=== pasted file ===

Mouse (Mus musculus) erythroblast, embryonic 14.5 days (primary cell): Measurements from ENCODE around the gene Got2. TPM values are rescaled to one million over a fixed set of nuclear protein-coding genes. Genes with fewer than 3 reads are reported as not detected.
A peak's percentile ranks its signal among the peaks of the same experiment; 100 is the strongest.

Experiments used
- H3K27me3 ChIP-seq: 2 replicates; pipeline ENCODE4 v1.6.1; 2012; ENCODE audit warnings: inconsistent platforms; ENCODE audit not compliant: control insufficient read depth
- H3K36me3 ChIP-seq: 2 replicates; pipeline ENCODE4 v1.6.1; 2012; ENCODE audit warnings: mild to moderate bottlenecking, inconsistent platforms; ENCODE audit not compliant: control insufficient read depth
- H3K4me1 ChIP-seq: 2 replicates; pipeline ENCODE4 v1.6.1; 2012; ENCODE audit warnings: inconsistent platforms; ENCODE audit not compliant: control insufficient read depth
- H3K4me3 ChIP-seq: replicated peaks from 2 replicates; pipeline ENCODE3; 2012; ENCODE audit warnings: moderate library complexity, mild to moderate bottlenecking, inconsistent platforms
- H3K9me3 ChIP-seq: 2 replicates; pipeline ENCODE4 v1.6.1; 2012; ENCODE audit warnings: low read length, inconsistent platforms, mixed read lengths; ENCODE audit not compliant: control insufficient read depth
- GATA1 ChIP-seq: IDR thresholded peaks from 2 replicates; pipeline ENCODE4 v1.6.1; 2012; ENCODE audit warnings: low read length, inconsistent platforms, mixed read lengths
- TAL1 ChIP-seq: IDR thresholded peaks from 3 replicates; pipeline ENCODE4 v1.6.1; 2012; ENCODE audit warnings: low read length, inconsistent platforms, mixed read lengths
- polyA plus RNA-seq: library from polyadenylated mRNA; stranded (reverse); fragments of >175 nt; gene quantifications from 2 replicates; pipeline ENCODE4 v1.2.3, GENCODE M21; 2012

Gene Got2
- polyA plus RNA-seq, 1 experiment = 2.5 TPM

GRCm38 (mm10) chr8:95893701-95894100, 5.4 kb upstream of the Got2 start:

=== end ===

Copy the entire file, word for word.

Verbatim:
Mouse (Mus musculus) erythroblast, embryonic 14.5 days (primary cell): Measurements from ENCODE around the gene Got2. TPM values are rescaled to one million over a fixed set of nuclear protein-coding genes. Genes with fewer than 3 reads are reported as not detected.
A peak's percentile ranks its signal among the peaks of the same experiment; 100 is the strongest.

Experiments used
- H3K27me3 ChIP-seq: 2 replicates; pipeline ENCODE4 v1.6.1; 2012; ENCODE audit warnings: inconsistent platforms; ENCODE audit not compliant: control insufficient read depth
- H3K36me3 ChIP-seq: 2 replicates; pipeline ENCODE4 v1.6.1; 2012; ENCODE audit warnings: mild to moderate bottlenecking, inconsistent platforms; ENCODE audit not compliant: control insufficient read depth
- H3K4me1 ChIP-seq: 2 replicates; pipeline ENCODE4 v1.6.1; 2012; ENCODE audit warnings: inconsistent platforms; ENCODE audit not compliant: control insufficient read depth
- H3K4me3 ChIP-seq: replicated peaks from 2 replicates; pipeline ENCODE3; 2012; ENCODE audit warnings: moderate library complexity, mild to moderate bottlenecking, inconsistent platforms
- H3K9me3 ChIP-seq: 2 replicates; pipeline ENCODE4 v1.6.1; 2012; ENCODE audit warnings: low read length, inconsistent platforms, mixed read lengths; ENCODE audit not compliant: control insufficient read depth
- GATA1 ChIP-seq: IDR thresholded peaks from 2 replicates; pipeline ENCODE4 v1.6.1; 2012; ENCODE audit warnings: low read length, inconsistent platforms, mixed read lengths
- TAL1 ChIP-seq: IDR thresholded peaks from 3 replicates; pipeline ENCODE4 v1.6.1; 2012; ENCODE audit warnings: low read length, inconsistent platforms, mixed read lengths
- polyA plus RNA-seq: library from polyadenylated mRNA; stranded (reverse); fragments of >175 nt; gene quantifications from 2 replicates; pipeline ENCODE4 v1.2.3, GENCODE M21; 2012

Gene Got2
- polyA plus RNA-seq, 1 experiment = 2.5 TPM

GRCm38 (mm10) chr8:95893701-95894100, 5.4 kb upstream of the Got2 start: